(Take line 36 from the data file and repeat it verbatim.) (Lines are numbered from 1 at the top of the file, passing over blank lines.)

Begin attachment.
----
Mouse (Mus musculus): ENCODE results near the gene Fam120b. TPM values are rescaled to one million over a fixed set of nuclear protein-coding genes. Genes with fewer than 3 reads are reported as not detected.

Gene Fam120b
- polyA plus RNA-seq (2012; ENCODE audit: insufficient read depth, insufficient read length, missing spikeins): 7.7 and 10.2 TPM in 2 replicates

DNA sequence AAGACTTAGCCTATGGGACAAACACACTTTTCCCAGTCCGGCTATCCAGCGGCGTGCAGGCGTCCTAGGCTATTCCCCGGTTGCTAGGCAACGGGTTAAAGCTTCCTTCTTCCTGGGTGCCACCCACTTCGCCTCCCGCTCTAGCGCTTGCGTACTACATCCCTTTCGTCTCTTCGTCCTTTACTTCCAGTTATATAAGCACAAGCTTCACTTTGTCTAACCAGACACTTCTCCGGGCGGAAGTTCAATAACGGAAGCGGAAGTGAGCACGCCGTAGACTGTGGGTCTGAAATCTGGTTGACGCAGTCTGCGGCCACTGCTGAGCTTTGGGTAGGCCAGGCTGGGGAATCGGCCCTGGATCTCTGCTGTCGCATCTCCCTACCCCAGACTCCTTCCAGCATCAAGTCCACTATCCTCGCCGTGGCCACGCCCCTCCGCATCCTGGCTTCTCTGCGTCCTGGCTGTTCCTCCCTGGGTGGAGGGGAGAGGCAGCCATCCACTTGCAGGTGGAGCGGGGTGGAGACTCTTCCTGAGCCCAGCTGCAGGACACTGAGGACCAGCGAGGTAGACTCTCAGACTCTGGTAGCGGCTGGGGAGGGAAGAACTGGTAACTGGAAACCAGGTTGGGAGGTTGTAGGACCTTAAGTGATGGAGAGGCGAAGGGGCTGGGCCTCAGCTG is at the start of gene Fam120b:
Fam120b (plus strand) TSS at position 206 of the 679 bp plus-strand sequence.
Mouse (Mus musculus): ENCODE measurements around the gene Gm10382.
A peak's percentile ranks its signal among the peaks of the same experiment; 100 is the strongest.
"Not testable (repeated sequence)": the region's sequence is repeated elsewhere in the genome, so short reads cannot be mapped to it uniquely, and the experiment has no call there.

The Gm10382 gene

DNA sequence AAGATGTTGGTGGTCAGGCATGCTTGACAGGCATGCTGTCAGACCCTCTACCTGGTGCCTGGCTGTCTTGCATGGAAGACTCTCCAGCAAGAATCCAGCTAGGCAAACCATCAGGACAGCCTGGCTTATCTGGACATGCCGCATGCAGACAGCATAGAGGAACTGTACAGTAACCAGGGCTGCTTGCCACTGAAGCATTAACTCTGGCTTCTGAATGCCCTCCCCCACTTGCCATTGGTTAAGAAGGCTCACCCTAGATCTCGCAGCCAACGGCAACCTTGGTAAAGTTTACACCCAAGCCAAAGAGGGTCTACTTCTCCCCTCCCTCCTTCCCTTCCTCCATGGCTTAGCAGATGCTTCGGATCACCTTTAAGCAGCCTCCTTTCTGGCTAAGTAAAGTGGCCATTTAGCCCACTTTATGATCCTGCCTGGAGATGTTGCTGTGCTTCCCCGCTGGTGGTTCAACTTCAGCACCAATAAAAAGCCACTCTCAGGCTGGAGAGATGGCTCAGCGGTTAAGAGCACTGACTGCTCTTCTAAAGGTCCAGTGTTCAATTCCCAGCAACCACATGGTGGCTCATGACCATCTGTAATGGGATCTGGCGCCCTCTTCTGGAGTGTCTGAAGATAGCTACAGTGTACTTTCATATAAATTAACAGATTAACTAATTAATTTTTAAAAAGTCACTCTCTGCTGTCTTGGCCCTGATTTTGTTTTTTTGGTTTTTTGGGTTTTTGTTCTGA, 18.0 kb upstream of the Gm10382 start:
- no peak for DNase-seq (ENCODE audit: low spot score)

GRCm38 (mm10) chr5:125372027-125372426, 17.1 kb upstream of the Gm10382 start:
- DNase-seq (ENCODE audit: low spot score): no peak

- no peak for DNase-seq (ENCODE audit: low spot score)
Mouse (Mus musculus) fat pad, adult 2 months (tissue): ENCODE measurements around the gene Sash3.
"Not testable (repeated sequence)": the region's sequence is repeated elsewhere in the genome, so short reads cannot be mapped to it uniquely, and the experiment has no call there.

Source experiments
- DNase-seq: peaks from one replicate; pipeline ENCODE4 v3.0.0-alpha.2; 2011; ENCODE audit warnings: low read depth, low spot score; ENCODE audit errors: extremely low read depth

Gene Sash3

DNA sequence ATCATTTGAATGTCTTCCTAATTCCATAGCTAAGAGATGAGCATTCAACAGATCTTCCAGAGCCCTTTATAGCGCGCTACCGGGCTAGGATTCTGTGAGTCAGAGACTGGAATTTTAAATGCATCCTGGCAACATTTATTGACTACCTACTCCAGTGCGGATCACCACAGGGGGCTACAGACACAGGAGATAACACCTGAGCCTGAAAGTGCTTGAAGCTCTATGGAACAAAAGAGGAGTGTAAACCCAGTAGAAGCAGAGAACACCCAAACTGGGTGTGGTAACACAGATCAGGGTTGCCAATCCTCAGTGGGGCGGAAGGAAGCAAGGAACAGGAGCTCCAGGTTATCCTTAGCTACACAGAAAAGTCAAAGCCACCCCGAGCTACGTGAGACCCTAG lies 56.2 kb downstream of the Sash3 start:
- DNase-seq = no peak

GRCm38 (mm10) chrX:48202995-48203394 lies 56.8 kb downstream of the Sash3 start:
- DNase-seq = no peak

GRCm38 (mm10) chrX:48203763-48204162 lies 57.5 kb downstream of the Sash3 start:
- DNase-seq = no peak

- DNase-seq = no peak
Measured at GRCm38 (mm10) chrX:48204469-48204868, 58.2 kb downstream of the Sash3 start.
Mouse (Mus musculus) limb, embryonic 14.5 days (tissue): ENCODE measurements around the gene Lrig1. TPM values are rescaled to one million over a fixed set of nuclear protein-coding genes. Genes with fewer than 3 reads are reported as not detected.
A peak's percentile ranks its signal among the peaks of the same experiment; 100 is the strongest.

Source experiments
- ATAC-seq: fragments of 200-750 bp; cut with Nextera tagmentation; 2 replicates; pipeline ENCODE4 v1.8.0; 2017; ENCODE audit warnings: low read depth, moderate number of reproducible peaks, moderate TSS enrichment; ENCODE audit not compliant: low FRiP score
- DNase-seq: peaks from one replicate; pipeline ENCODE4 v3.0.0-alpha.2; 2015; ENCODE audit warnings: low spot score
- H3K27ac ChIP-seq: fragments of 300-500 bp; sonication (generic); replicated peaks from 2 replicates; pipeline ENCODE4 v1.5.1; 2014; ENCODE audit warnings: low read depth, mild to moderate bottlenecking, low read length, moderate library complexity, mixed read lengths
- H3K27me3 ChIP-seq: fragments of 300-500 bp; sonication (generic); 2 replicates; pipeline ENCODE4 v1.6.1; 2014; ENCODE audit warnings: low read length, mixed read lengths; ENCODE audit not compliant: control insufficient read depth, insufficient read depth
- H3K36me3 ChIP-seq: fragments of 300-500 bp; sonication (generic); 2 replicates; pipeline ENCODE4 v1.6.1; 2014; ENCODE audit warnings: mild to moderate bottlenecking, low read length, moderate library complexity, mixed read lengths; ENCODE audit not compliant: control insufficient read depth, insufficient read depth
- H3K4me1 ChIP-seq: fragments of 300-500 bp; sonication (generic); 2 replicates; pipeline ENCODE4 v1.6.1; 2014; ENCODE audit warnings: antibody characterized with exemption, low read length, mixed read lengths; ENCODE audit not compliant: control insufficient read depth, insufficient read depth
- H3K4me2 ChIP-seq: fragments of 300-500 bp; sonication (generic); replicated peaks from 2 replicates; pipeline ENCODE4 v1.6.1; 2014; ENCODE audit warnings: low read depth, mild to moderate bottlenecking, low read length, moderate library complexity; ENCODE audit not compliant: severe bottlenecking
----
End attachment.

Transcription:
- H3K4me1 ChIP-seq: fragments of 300-500 bp; sonication (generic); 2 replicates; pipeline ENCODE4 v1.6.1; 2014; ENCODE audit warnings: antibody characterized with exemption, low read length, mixed read lengths; ENCODE audit not compliant: control insufficient read depth, insufficient read depth